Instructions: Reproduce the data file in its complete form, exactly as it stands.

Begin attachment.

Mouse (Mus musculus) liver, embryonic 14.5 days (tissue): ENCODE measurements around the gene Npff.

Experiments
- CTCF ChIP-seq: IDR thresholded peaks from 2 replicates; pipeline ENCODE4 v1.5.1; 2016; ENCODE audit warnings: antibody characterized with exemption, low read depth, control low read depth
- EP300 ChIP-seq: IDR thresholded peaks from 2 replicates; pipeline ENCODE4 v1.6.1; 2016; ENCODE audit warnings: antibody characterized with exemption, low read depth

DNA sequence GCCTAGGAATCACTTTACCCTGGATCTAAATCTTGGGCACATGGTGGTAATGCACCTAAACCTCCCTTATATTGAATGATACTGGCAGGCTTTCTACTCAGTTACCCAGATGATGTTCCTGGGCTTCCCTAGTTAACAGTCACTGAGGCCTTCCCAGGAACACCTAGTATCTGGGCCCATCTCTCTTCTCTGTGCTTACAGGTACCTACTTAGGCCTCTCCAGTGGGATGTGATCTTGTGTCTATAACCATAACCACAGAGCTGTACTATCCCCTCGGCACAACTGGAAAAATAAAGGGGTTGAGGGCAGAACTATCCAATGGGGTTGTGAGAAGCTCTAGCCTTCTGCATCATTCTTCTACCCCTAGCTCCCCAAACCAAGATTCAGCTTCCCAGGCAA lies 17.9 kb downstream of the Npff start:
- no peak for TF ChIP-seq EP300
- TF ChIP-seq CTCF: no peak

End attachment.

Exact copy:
Mouse (Mus musculus) liver, embryonic 14.5 days (tissue): ENCODE measurements around the gene Npff.

Experiments
- CTCF ChIP-seq: IDR thresholded peaks from 2 replicates; pipeline ENCODE4 v1.5.1; 2016; ENCODE audit warnings: antibody characterized with exemption, low read depth, control low read depth
- EP300 ChIP-seq: IDR thresholded peaks from 2 replicates; pipeline ENCODE4 v1.6.1; 2016; ENCODE audit warnings: antibody characterized with exemption, low read depth

DNA sequence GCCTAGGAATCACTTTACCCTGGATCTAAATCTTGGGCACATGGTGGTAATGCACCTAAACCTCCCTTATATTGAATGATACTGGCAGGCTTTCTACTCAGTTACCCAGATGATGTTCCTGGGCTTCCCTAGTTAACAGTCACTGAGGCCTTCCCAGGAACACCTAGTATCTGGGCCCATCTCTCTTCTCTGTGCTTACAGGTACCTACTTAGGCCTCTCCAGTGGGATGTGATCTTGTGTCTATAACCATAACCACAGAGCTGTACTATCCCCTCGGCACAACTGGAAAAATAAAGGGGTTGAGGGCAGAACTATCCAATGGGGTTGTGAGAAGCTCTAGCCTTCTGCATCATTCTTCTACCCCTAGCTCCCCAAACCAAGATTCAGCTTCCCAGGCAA lies 17.9 kb downstream of the Npff start:
- no peak for TF ChIP-seq EP300
- TF ChIP-seq CTCF: no peak